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PUBLIC RELEASE DATE:
3-Apr-2014

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Contact: Tara Farrell
TFarrell@webershandwick.com
020-706-70204
World Heart Federation

The war on salt

World Congress of Cardiology 2014 to put a spotlight on one of the biggest drivers of cardiovascular disease, salt

The World Congress of Cardiology will convene leading experts across the world in Melbourne, Australia from 4 - 7 May to debate and present the latest findings in heart health. One of the key topics to be discussed will be on the importance of national targets to reduce premature mortality related to cardiovascular disease (CVD), such as dietary salt guidelines.

Experts agree that most populations consume too much salt, a habit which is linked to one of the main risk factors of CVD, hypertension or raised blood pressure. Out of 17.3 million CVD related deaths each year, over half of them - 9.4 million - are linked to hypertension. i The World Health Organization (WHO) recommends that adults should have no more than 5g of salt a day - less than one full teaspoonii , however, in most countries the average person consumes between 9 and 12 g a day. i The majority of salt we eat is already in our food, with an estimated 75% of our salt intake in everyday processed foods such as bread, breakfast cereal and processed meats.iii If people were aware of how much salt was hidden in foods and adhered to the current salt intake guidelines, more than 2.5 million deaths could be prevented each year. i

Yet the number of CVD deaths is rising; by 2030 it is estimated to increase to over 23 million.iv There are increasing calls in the international community to further lower the recommended daily salt allowance to reduce premature CVD mortality. But the question remains, what is the ideal target and how can we achieve it? At WCC, experts will discuss the benefits and feasibility of food reformulation, and low sodium and salt guidelines, and the approaches needed to encourage uptake at a national level.

"The World Congress of Cardiology is unique in its role as the global platform for cardiovascular health and outcomes-based approaches. No other Congress brings together such a broad array of regional and global leaders to share the latest science and share best practice in preventing and managing cardiovascular disease in a variety of clinical settings, benefitting patients in countries around the world." Prof. K. Srinath Reddy, President, World Heart Federation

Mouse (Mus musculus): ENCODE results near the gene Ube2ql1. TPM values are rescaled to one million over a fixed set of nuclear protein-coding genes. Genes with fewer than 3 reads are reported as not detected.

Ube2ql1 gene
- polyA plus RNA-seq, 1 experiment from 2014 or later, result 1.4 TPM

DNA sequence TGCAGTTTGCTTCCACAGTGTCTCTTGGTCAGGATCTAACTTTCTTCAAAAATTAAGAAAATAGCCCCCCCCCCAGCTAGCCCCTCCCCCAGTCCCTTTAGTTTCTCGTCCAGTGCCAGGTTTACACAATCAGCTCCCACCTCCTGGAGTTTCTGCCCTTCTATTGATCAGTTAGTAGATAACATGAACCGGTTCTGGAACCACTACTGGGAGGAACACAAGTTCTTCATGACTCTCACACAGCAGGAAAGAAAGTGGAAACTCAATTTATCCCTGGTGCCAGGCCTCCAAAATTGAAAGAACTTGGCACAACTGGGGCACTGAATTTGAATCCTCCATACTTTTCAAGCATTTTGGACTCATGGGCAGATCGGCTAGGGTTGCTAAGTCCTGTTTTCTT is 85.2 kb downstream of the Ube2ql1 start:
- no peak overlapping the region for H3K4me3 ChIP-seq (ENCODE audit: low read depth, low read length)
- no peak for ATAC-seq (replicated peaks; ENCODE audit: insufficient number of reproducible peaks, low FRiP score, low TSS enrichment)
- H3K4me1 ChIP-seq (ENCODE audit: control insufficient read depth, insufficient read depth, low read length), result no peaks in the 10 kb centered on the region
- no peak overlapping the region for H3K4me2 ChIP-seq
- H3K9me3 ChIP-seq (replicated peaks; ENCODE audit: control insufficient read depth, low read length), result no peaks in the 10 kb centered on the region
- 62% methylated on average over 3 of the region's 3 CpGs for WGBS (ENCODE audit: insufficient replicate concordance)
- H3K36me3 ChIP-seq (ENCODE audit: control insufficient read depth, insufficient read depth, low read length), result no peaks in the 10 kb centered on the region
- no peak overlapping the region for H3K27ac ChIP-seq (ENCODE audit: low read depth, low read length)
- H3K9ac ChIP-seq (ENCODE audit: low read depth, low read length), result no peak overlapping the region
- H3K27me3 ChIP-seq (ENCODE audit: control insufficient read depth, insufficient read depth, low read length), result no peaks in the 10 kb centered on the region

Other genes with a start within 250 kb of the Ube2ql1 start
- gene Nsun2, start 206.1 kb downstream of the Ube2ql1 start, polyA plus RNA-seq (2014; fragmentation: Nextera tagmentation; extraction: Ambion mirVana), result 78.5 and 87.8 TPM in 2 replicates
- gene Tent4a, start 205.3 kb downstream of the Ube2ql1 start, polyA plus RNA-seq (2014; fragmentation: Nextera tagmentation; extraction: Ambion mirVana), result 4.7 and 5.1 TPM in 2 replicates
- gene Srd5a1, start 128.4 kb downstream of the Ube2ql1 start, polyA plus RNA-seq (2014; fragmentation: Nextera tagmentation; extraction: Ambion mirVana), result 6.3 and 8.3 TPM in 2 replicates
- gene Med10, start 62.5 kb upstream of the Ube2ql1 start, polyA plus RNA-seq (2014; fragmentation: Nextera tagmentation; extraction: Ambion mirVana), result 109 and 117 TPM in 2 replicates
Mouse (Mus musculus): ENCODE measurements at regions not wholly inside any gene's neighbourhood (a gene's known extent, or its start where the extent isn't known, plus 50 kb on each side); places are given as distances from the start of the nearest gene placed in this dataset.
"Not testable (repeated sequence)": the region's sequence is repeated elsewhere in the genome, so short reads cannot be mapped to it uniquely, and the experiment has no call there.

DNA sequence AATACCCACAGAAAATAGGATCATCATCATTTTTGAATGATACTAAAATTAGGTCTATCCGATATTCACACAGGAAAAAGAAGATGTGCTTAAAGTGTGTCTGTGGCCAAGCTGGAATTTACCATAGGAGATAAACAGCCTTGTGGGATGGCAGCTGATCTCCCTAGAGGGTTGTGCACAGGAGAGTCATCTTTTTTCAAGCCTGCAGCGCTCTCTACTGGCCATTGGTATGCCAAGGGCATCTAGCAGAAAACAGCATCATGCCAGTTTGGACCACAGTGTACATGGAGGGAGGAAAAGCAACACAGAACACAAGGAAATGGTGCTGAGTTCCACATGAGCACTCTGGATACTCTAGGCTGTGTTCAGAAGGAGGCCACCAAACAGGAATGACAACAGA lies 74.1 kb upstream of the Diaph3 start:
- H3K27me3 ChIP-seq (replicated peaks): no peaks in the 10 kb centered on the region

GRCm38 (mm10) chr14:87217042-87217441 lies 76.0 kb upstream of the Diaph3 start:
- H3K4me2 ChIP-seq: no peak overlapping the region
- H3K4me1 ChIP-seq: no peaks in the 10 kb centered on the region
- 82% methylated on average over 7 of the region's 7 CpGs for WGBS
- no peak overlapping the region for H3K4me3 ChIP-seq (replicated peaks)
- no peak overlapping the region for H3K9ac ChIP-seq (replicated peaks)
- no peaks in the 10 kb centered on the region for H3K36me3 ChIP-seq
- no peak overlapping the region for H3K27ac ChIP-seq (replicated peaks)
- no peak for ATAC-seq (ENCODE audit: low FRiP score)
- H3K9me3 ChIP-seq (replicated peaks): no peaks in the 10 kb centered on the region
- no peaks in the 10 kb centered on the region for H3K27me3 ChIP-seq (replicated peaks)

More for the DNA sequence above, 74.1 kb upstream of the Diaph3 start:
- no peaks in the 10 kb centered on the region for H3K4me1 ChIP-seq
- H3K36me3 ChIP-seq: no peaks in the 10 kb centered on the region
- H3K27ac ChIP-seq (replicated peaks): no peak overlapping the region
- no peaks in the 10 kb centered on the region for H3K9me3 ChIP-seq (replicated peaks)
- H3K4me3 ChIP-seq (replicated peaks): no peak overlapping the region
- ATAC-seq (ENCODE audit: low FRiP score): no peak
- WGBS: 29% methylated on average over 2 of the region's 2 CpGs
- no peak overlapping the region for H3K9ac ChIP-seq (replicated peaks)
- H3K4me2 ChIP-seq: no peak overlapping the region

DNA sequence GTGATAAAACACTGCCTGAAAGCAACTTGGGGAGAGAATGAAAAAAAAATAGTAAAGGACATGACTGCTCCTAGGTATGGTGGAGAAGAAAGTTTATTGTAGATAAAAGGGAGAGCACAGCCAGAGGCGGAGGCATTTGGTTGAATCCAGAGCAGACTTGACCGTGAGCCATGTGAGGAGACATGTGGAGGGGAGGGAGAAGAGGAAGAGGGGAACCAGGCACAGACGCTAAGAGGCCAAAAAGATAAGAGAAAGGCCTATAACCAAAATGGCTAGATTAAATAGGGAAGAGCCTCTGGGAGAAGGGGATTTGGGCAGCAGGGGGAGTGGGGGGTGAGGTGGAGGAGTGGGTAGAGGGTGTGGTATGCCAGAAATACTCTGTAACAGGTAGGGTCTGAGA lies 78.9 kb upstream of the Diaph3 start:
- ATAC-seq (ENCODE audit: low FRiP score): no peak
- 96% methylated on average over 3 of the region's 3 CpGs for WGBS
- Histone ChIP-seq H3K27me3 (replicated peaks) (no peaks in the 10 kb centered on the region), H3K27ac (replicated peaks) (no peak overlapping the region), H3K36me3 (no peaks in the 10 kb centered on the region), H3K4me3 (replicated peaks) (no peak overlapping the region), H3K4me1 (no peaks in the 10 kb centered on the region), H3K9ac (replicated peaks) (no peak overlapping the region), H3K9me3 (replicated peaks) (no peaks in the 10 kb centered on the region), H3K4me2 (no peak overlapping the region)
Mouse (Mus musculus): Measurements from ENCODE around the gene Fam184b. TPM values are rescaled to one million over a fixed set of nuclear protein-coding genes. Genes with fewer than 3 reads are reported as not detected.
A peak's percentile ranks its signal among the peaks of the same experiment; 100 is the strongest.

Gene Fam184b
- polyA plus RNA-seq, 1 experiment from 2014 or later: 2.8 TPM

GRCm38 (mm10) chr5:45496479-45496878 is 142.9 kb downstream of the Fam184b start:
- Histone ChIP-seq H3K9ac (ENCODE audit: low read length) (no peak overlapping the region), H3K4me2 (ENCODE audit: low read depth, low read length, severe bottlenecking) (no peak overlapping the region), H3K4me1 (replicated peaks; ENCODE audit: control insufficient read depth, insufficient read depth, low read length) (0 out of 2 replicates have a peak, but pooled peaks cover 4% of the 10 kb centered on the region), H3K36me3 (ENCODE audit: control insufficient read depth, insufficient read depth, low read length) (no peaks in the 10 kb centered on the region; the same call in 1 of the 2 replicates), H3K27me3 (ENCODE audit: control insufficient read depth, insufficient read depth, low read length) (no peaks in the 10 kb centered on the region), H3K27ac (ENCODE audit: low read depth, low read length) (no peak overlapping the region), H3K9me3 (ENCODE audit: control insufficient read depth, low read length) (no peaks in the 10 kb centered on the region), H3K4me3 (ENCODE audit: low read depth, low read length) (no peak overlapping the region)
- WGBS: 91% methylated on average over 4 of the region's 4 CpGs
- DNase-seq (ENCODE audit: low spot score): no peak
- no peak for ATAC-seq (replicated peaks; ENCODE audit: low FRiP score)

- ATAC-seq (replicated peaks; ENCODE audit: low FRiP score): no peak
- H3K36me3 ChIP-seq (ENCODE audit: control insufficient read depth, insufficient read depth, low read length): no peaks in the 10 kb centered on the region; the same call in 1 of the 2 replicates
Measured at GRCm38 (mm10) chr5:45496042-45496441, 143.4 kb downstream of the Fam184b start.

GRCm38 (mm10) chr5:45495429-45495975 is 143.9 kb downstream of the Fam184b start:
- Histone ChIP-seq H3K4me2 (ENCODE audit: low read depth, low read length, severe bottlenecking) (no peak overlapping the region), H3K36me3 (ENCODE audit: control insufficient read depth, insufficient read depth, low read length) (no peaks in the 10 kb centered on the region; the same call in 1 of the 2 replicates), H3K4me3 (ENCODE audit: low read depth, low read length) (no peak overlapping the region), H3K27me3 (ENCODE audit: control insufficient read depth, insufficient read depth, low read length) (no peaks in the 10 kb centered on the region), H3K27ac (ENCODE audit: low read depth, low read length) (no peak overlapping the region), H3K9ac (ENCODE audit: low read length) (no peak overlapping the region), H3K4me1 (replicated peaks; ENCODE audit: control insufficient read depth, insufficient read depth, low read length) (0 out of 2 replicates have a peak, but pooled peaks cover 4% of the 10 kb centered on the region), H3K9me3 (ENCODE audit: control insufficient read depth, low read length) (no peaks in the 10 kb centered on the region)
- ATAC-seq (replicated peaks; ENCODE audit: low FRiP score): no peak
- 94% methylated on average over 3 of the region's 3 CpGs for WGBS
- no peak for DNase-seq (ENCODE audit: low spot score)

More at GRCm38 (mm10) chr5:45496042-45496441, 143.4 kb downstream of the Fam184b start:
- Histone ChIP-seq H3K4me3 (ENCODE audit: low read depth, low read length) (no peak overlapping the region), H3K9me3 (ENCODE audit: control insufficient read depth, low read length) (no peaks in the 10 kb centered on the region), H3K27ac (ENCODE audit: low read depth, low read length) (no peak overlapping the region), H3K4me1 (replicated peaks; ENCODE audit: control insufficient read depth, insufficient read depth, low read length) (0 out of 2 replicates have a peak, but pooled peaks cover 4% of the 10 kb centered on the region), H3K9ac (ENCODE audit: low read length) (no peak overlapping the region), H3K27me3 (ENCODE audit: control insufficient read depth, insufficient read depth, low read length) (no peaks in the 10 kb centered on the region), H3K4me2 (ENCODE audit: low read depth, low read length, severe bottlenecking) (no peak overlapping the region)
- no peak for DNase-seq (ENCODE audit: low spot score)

The World Congress of Cardiology is a major bi-annual international conference tackling the world's most pressing issues in cardiovascular health and disease. With an international presence of 100 countries, attendees will have access to over 500 expert speakers, 285 scientific sessions and more than 1000 oral and poster presentations, covering the latest clinical and policy research in cardiovascular disease control.

A number of press briefings will take place throughout WCC 2014, with presentations from the leading global experts. Topics include:

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Registration for the World Congress of Cardiology is now open here. For further information and to register online, please visit http://www.worldcardiocongress.org

Contact details

Tara Farrell
Weber Shandwick
Phone: + 44 20 7067 0204
Email: tfarrell@webershandwick.com

Rosie Ireland
Weber Shandwick
+ 44 207 067 0190
rireland@webershandwick.com

Notes to Editors

About the World Congress of Cardiology (WCC)

The World Congress of Cardiology is the official congress of the World Heart Federation and is held every two years. The congress brings together thousands of cardiologists and other healthcare professionals from around the world, and represents an important forum for discussing all aspects of prevention of treatment of cardiovascular disease. WCC 2014 will take place in Melbourne, Australia from 4-7 May 2014.The WCC congresses provide new information on a wide-range of topics related to cardiovascular health and are accompanied by a robust media programme.

About the World Heart Federation

The World Heart Federation is dedicated to leading the global fight against heart disease and stroke, with a focus on low- and middle-income countries, via a united community of more than 200 member organizations that brings together the strength of cardiac societies and heart foundations from more than 100 countries. It aligns its efforts around the WHO-related target of a 25 per cent reduction in premature CVD mortality by 2025. With its members, the World Heart Federation works to build global commitment to addressing cardiovascular health at the policy level, generates and exchanges ideas, shares best practice, advances scientific knowledge and promotes knowledge transfer to tackle CVD- the world's number one killer. Through our collective efforts we can help people all over the world to lead longer and better heart-healthy lives.

For more information, please visit: http://www.worldheart.org; http://www.facebook.com/worldheartfederation and twitter.com/worldheartfed

i World Health Organization, A global brief on Hypertension, Silent killer, global public health crisis, 2013
ii World Health Organization, issues new guidance on dietary salt and potassium, 2013
iii CDC, Get the Facts: Sodium's Role in Processed Foods, 2012
iv World Health Organization, Cardiovascular diseases (CVDs) Factsheet, March 2013



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